Gede and Jules Wabbes: the renaissance of belgian grand design

General Decoration (GEDE) – a company established in the 1960s by the Belgian designer and architect Jules Wabbes (1919-1974) for the design, production and distribution of lamps and home accessories – is finally reissuing the work of the famous creator. An extensive selection from his Modernist universe, which was exhibited during his lifetime at the Milan Triennial, is now offered for sale to individuals and businesses. A catalogue is available online, and a showroom has opened in Brussels. Wall lights, suspensions, ceiling lights, table lamps, along with outdoor lighting, bathroom objects, coat hooks, door handles, and even andirons for fireplaces, are all part of a range with high-end manufacturing and finishes. Let’s take a look back at the emblematic universe of this key figure in architecture, whose achievements are now accessible thanks to the renaissance of his brand.

Taken from a text by Suzanne Wathelet
4 minutes
VILLAS Decoration Jules Wabbes
© Michel Figuet

Jules Wabbes – a Postmodernist adventurer

Becoming a renowned interior designer

Most of Jules Wabbes’s original and vintage furniture is now available for anyone looking for elegant, precious and timeless designer furniture. His products are sold by several brands. These include the Belgian manufacturer and distributor Bulo for office furniture, and General Decoration (GEDE) for lighting and home accessories. These designs for individuals and businesses date back to the early days of large-scale industrial design in the 1950s.

After the Second World War, the architect and interior designer set up an antiques and bric-a-brac stall at the flea market in Brussels. What had started as a bug for trading, which had bitten him before the start of the war, was now his job. He opened the stall with a friend who was infatuated with the Modernist artist Georges Carrey. But there was nothing abstract about the stall. The originality and practicality of the items on sale, from wooden furniture to everyday objects, brought success. Customers came from afar for decorating advice. Members of his family then suggested that he become an interior designer.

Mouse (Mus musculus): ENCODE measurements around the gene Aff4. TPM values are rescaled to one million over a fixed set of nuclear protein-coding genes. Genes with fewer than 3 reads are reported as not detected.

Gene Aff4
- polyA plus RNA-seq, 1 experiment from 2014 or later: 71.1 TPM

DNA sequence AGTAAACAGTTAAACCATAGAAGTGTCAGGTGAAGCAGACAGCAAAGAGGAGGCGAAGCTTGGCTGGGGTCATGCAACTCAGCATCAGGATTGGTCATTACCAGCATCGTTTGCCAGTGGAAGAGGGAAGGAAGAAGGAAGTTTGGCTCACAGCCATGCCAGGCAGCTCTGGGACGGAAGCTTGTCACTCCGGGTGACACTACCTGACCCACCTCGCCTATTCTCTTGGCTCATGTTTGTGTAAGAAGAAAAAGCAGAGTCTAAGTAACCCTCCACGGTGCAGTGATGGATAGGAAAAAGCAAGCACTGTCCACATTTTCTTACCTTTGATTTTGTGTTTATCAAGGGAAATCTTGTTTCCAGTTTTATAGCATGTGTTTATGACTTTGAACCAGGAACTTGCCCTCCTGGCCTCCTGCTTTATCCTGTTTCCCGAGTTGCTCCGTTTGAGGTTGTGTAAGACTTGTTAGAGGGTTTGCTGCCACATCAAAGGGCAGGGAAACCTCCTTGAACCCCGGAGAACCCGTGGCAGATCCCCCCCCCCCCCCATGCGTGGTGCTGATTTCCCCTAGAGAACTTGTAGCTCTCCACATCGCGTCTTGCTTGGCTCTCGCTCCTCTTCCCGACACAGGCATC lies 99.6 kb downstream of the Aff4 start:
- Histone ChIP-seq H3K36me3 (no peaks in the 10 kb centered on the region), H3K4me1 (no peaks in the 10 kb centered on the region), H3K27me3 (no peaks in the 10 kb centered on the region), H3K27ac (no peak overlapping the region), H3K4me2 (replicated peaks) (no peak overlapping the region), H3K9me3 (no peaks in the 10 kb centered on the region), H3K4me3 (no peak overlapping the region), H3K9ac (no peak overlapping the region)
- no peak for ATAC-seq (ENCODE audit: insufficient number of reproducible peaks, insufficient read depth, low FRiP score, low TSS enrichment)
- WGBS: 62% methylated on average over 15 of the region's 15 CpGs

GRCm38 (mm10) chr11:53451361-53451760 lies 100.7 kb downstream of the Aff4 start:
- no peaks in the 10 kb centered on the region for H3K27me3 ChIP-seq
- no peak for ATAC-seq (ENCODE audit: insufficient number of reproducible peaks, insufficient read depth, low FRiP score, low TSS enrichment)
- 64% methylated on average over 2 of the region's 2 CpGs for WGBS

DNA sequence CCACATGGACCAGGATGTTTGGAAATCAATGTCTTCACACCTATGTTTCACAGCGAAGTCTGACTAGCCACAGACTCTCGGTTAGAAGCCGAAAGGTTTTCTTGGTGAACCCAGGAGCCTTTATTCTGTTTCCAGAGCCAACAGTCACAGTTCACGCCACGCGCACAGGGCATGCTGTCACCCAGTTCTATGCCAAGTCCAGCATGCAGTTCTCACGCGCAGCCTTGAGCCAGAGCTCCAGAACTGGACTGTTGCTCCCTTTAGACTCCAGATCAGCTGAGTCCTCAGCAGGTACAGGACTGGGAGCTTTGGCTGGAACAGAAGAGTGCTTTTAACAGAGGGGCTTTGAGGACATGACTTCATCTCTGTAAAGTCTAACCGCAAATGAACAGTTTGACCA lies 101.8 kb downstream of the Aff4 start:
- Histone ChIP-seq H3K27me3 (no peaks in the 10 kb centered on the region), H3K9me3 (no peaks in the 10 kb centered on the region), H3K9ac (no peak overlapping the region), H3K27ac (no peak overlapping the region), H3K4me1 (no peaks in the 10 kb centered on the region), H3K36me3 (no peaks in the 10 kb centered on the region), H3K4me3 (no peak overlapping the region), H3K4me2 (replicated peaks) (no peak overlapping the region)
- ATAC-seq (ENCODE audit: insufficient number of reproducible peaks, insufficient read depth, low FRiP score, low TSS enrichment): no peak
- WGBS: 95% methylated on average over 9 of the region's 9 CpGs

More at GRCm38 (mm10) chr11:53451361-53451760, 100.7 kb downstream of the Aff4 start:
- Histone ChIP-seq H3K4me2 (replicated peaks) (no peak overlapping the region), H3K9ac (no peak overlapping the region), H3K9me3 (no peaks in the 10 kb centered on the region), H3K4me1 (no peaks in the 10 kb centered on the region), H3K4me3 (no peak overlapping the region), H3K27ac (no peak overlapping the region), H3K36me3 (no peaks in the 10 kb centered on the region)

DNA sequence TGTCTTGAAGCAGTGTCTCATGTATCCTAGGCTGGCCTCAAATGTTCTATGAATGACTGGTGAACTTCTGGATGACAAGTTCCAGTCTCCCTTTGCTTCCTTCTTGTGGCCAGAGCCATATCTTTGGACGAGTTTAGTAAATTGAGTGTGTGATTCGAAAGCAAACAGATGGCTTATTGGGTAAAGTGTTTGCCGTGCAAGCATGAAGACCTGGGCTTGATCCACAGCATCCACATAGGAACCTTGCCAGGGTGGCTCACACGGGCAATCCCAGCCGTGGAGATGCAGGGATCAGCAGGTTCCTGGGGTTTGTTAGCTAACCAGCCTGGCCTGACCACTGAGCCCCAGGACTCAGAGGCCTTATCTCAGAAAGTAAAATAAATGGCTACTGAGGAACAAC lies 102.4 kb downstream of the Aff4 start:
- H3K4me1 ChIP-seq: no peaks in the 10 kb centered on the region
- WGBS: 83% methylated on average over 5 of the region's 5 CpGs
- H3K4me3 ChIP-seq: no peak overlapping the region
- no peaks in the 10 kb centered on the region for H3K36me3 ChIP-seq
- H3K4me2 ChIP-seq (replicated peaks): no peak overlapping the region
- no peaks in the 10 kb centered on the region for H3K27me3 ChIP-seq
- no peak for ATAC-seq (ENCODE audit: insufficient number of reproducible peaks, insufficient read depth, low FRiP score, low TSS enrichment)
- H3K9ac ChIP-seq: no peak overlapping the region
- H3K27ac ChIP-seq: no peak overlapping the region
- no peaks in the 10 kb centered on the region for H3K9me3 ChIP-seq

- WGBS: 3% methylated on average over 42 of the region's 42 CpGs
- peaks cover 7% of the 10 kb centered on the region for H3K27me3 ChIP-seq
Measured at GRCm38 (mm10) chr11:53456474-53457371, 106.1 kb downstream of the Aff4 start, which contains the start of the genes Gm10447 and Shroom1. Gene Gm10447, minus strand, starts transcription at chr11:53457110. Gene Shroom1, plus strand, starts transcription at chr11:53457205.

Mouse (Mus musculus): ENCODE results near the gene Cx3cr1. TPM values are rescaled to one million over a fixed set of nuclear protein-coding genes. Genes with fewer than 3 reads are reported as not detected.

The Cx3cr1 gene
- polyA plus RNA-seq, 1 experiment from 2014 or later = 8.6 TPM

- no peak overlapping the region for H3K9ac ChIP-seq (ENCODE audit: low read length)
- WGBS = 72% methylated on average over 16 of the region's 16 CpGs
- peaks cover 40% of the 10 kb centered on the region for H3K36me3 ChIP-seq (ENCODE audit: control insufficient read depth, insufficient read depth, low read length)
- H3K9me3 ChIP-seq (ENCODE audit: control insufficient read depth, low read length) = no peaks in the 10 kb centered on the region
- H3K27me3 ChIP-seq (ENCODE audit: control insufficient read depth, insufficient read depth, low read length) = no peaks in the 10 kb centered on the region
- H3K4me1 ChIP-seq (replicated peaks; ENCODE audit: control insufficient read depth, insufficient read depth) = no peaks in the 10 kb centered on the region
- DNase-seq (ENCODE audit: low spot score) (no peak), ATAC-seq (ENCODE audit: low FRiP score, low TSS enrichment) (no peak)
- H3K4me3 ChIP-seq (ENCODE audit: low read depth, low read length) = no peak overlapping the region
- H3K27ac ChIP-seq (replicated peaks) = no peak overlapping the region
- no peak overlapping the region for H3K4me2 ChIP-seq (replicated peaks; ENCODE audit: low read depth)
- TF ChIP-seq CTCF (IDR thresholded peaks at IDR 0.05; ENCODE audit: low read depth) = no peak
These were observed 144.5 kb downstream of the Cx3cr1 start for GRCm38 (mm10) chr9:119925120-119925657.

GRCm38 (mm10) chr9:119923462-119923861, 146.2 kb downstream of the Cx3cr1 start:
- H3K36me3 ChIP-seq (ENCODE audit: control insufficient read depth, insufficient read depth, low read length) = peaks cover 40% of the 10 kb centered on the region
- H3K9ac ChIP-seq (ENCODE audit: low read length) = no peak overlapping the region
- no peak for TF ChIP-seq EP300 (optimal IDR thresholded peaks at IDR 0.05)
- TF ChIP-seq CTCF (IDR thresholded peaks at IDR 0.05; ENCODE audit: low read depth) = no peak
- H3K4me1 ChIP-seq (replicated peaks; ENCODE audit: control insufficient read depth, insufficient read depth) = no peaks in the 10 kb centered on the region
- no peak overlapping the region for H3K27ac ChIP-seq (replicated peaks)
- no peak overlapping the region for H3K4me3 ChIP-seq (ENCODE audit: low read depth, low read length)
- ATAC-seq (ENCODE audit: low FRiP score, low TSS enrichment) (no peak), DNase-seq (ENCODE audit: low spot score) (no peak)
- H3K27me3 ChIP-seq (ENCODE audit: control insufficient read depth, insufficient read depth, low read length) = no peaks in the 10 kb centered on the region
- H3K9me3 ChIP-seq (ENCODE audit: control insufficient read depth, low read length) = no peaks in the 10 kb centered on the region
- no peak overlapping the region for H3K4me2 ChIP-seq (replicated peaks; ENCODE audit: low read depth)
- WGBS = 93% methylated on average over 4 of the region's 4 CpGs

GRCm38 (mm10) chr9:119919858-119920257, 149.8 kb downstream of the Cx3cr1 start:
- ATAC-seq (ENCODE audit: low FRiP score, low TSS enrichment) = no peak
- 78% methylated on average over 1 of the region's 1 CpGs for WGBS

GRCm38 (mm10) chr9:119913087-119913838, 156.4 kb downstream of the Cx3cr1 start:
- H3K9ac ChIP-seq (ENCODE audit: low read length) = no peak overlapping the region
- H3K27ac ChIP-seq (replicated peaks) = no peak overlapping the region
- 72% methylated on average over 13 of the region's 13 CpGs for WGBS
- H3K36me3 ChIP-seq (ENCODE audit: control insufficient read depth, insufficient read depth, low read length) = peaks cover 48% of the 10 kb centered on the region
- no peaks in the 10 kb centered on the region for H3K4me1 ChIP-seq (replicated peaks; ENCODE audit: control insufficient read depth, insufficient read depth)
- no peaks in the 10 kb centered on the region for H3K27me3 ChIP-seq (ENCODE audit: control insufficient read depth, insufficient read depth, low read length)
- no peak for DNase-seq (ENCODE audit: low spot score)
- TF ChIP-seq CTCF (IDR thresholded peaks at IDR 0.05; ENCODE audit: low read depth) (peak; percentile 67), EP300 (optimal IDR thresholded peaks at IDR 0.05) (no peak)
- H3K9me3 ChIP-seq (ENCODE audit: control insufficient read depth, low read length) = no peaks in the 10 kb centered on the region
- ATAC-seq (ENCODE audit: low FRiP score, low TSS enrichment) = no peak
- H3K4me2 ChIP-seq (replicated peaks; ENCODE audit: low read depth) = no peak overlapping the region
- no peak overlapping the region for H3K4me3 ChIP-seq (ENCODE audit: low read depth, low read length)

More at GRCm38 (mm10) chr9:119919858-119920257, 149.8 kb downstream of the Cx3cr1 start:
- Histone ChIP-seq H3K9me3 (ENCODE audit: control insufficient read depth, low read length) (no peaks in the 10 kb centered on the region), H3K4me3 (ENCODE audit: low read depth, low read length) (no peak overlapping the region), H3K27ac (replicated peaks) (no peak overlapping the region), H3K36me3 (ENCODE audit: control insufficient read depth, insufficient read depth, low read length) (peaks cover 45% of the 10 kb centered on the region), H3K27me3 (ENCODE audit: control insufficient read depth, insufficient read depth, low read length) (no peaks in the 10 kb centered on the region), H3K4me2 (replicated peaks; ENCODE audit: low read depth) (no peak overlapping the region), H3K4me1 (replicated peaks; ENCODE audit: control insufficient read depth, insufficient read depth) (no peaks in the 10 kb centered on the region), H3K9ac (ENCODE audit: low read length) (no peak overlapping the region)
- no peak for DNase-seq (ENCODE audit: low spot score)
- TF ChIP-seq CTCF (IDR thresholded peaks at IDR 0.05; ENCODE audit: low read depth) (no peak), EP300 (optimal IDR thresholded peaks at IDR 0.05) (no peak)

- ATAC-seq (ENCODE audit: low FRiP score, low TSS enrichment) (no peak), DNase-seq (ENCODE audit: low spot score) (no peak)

A contemporary of the artist Pierre Culot, Jules Wabbes was originally passionate about street photography. A self-taught designer, his flair for weathered, raw or recycled materials made him stand out from the crowd. Through launching his designer business and offering his bespoke services for private houses and apartments, and especially offices, he met architects from all over the world. His company, named Universal Furniture, consequently started focussing on American designs à la the International Style to meet his clients’ requirements (he met masters of American architecture like Philip Johnson). It was established in 1957. Jules Wabbes chose to make his chairs, armchairs, tables, bookcases and chests of drawers using solid wood, a durable material.

VILLAS Decoration Jules Wabbes

Michel Figuet

VILLAS Decoration Jules Wabbes

Michel Figuet

Creating the most beautiful architecture

The buildings constructed by Jules Wabbes in the second half of the 20th century are permanent reminders of Belgian Modernism, and have a lasting influence. During his career, the designer taught about interior architecture and building design at the École supérieure des arts Saint-Luc in Brussels.

Architecture was the main focus of Jules Wabbes, whose best-known masterpieces are: